Thursday, December 1, 2011
Papal Profile: Pope John Paul I
Over the next 10 years Father Luciani proved himself to be a highly intelligent and devout priest, earning a doctorate in Sacred Theology, the office of Secretary of the Diocesan Synod and the title of Monsignor. He was a renowned catechist and was praised by Angelo Cardinal Roncalli, who was later elected to the Holy See as Pope John XXIII. It was this pope who appointed Msgr. Luciani Bishop of Vittorio Veneto, Luciani was at first reluctant, but he finally agreed and was consecrated by Pope John on December 27, 1958 who advised him on the differences between being a teacher and being a shepherd, stressing the need for humility, which Luciani carried with him for the rest of his life.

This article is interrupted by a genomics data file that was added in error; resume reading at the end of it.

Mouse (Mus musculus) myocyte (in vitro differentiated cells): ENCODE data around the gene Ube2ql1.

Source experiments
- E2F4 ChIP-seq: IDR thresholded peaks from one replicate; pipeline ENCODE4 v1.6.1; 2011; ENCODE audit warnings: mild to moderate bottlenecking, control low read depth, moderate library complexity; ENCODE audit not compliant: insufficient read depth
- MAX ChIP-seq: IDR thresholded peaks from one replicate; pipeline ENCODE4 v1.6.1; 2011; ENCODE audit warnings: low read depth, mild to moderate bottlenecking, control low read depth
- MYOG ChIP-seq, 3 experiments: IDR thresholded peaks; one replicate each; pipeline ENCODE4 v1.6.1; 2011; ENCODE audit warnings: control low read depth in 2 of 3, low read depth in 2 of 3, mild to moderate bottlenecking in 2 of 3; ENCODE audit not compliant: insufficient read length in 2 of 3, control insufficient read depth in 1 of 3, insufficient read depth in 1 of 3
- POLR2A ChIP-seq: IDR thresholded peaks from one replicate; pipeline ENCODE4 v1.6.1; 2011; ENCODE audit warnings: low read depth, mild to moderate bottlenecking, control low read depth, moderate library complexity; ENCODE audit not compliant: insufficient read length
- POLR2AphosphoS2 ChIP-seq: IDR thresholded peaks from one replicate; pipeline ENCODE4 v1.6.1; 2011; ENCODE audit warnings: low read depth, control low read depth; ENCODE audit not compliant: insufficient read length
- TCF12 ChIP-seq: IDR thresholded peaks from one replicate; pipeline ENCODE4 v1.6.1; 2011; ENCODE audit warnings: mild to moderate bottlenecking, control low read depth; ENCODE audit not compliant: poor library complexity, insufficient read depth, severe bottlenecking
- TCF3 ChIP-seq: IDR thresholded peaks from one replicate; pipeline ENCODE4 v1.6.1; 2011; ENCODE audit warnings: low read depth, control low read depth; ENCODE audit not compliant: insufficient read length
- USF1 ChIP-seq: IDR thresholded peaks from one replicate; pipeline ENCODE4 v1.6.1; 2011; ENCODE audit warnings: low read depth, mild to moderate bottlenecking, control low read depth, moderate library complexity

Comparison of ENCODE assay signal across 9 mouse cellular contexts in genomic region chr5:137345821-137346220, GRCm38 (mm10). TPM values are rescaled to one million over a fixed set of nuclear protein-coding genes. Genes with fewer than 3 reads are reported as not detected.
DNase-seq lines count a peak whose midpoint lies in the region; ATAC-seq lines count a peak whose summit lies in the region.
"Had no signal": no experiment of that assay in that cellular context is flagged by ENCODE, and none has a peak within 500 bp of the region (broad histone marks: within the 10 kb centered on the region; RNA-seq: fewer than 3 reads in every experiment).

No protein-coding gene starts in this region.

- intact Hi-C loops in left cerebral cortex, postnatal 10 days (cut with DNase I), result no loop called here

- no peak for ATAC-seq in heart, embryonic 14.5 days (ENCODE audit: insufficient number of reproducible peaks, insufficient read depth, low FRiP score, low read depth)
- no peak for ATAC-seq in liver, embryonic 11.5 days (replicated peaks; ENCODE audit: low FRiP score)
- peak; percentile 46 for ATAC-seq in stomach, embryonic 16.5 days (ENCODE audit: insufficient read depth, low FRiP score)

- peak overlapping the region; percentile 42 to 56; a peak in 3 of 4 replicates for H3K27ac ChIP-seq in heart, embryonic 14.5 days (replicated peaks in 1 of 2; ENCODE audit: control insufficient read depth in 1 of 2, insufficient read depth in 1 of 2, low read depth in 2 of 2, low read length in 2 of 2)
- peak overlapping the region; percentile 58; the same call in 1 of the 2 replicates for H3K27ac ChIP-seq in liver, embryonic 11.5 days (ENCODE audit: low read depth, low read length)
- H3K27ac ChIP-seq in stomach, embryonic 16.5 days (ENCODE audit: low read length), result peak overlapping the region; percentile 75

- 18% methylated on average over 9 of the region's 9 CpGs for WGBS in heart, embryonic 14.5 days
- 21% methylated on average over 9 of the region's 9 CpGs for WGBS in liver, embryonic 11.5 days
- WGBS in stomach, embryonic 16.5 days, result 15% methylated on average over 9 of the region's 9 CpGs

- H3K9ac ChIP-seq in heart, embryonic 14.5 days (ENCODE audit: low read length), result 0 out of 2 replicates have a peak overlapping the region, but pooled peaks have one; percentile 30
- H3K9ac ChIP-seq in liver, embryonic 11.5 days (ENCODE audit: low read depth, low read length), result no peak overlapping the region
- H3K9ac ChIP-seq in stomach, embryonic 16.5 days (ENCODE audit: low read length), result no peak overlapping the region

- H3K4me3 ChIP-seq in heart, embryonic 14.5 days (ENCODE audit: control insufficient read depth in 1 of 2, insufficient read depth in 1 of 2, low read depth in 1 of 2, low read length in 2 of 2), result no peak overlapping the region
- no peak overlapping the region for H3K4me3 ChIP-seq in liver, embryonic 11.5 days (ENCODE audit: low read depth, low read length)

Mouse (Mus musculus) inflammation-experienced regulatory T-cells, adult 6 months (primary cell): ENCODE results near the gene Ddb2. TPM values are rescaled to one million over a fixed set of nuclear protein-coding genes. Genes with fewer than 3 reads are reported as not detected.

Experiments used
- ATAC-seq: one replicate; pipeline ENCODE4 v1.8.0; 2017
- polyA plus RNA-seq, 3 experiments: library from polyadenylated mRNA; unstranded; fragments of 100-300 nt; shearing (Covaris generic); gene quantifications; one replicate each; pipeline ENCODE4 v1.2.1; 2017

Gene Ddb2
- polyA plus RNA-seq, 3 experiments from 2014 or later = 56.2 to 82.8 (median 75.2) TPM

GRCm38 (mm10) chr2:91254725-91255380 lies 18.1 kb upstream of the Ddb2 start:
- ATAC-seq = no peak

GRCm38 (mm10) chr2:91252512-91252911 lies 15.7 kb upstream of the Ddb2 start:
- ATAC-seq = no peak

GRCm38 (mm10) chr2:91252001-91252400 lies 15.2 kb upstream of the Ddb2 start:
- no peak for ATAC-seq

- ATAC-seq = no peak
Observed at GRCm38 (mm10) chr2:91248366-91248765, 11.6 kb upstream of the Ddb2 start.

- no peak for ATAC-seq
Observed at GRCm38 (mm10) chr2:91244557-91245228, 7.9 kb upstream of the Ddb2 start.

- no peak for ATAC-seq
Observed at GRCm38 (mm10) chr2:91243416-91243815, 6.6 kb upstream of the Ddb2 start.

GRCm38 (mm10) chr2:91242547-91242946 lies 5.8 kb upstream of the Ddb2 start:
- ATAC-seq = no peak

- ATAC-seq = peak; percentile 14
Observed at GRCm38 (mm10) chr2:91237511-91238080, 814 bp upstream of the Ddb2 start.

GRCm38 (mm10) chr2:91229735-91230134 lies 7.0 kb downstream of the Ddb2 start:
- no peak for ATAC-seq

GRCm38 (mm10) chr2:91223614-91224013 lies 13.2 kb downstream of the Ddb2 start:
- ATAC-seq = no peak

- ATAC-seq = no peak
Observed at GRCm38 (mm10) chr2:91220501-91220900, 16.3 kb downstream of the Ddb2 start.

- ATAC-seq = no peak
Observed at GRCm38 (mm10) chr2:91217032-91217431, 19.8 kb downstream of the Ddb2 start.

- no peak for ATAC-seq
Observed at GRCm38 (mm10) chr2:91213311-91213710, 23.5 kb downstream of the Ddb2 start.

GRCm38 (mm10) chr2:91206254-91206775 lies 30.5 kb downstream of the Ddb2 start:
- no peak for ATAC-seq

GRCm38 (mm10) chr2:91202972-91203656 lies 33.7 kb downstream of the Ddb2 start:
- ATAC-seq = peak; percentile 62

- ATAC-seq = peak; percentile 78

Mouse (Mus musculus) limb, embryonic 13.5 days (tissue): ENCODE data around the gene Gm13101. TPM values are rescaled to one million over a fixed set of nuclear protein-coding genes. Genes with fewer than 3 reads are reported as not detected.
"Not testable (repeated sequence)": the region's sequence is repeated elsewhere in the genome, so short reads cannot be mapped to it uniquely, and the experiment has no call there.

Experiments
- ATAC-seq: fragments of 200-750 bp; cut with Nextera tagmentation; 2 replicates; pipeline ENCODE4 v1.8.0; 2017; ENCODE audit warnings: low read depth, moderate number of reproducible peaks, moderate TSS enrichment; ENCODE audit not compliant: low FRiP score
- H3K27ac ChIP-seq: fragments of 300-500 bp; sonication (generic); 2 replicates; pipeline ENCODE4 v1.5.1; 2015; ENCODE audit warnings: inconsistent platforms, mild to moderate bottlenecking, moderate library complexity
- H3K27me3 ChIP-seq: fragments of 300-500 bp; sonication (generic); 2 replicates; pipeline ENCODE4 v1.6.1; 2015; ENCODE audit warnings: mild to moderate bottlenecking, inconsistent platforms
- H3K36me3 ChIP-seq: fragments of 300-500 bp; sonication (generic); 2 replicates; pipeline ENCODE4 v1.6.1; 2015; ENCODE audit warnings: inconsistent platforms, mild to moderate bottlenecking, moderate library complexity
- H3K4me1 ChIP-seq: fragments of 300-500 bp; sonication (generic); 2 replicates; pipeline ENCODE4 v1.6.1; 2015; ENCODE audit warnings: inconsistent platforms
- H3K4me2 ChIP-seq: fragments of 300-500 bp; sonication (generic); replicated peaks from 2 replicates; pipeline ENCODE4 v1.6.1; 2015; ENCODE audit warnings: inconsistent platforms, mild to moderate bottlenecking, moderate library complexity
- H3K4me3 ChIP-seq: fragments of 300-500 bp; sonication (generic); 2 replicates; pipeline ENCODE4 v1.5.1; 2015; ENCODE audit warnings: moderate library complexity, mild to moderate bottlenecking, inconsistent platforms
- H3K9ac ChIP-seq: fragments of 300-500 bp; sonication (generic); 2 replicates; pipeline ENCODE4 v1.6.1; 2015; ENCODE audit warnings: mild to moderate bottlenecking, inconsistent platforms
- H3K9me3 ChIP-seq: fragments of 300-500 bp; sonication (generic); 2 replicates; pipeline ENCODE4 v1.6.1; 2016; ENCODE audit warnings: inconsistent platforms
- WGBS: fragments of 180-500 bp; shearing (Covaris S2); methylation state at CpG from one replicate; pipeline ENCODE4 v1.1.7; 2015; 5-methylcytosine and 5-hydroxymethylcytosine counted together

His reputation grew high enough that in 1969 he was appointed to the See of Venice. On his way, he picked up some hitch-hikers who were worried about their new shepherd, and after talking to Bishop Luciani, unaware of who he was or why he was going to Venice, said, "We wish a priest like you would be made patriarch!". Bishop Luciani took possession of the Patriarchate of Venice in 1970. During his time there, Cardinal Luciani became known as a great speaker and a great writer. He was especially known for the letters he wrote to historical persons or fictional characters as a way of presenting moral lessons. Among those Cardinal Luciani wrote to in these letters (later collected into a book) were King David of Israel, King Lempel (from the book of Proverbs), the Austrian Empress Maria Theresa, the Tyrolean patriot Andreas Hofer and Jesus Himself. Cardinal Luciani proved an effective and popular Patriarch of Venice. Only 8 years later, Pope Paul VI died and the cardinals assembled in the Vatican to elect a new successor of St Peter. Of those considered likely candidates, the Patriarch of Venice was on few, if any, lists. Cardinal Luciani was not widely known, and at the start of the conclave, no candidate seemed to stand out. However, as vote after vote was taken, the votes for Luciani increased each time until, on the fourth vote on the first day, he was elected, taking the innovative name "Ioannes Paulus Primus" to recognize both of his predecessors John XXIII and Paul VI.